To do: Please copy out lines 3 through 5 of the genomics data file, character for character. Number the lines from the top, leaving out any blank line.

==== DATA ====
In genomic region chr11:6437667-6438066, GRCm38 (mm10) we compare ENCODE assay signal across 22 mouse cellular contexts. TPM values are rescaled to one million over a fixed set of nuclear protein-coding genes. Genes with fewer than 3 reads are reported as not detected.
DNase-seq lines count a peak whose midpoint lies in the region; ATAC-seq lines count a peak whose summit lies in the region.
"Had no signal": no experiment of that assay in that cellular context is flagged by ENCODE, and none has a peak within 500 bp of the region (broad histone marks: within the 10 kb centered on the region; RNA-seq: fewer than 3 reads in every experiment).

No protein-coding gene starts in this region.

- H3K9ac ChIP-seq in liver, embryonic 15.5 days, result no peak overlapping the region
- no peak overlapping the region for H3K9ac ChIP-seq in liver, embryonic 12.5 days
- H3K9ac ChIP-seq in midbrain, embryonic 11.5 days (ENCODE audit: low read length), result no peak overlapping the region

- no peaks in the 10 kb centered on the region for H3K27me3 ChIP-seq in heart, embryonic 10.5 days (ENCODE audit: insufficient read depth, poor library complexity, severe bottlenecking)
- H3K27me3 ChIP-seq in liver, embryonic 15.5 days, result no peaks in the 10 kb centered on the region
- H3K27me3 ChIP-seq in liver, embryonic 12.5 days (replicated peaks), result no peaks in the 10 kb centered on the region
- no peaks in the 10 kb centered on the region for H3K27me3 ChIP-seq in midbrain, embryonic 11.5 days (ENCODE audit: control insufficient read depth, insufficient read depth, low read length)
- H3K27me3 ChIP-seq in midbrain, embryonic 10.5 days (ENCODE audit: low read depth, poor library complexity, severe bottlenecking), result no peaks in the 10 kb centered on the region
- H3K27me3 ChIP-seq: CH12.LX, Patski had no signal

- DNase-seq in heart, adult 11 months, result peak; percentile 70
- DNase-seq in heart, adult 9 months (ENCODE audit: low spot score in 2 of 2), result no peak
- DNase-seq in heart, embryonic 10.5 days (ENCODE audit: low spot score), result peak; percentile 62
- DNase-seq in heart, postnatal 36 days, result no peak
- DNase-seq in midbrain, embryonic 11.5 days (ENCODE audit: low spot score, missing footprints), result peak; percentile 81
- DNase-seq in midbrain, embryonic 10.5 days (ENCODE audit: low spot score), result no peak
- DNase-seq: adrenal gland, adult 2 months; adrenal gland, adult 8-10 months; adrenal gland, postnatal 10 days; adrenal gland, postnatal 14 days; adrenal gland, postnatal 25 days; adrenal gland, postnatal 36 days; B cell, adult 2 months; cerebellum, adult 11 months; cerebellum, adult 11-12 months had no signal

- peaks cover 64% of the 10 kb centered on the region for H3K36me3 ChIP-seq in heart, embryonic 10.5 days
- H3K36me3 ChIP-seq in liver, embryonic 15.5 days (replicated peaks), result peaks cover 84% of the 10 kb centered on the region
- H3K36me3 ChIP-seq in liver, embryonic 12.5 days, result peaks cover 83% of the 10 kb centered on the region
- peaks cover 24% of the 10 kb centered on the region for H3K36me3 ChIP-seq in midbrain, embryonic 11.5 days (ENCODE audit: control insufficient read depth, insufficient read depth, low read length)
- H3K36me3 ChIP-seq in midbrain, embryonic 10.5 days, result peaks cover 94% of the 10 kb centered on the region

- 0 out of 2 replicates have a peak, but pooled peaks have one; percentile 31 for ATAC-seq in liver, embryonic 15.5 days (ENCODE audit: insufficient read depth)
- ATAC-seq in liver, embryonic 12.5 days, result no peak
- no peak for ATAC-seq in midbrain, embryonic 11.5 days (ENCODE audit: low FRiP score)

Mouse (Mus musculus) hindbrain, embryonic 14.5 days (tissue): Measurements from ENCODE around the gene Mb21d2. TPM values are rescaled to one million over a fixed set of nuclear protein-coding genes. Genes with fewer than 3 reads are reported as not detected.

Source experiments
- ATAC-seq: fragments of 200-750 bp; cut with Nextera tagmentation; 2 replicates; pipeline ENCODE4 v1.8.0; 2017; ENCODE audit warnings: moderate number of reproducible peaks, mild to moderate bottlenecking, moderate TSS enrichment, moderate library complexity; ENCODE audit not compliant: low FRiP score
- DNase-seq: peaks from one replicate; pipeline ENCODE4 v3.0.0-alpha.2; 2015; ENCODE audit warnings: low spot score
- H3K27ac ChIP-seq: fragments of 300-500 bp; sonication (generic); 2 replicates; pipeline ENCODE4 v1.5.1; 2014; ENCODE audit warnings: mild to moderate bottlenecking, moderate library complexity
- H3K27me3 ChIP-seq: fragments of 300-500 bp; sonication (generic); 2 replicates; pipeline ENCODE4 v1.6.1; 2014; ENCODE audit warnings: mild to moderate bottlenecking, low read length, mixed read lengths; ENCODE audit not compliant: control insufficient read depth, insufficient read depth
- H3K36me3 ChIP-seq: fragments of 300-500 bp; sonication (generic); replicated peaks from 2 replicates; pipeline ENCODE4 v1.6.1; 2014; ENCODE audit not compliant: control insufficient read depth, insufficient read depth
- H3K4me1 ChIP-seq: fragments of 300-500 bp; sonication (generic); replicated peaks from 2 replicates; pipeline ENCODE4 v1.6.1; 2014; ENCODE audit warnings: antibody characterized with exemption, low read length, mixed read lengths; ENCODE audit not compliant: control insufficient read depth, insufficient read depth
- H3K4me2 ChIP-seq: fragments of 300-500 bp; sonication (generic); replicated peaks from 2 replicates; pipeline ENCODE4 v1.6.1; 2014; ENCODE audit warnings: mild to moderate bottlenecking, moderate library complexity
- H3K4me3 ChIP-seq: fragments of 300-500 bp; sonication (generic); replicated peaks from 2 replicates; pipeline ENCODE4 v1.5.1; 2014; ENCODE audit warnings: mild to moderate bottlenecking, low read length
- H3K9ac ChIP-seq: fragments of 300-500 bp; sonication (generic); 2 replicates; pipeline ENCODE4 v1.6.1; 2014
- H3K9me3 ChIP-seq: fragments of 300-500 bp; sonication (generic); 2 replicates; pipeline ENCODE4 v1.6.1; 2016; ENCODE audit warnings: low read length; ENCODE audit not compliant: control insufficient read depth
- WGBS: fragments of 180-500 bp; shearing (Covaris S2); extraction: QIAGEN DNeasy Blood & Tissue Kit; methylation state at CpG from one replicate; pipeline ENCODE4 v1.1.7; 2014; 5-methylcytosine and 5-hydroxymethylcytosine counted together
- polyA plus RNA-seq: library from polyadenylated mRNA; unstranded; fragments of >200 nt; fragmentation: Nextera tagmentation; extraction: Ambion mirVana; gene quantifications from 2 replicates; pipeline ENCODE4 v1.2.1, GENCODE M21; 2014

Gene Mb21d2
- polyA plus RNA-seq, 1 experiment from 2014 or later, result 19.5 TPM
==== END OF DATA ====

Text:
"Had no signal": no experiment of that assay in that cellular context is flagged by ENCODE, and none has a peak within 500 bp of the region (broad histone marks: within the 10 kb centered on the region; RNA-seq: fewer than 3 reads in every experiment).

No protein-coding gene starts in this region.

- H3K9ac ChIP-seq in liver, embryonic 15.5 days, result no peak overlapping the region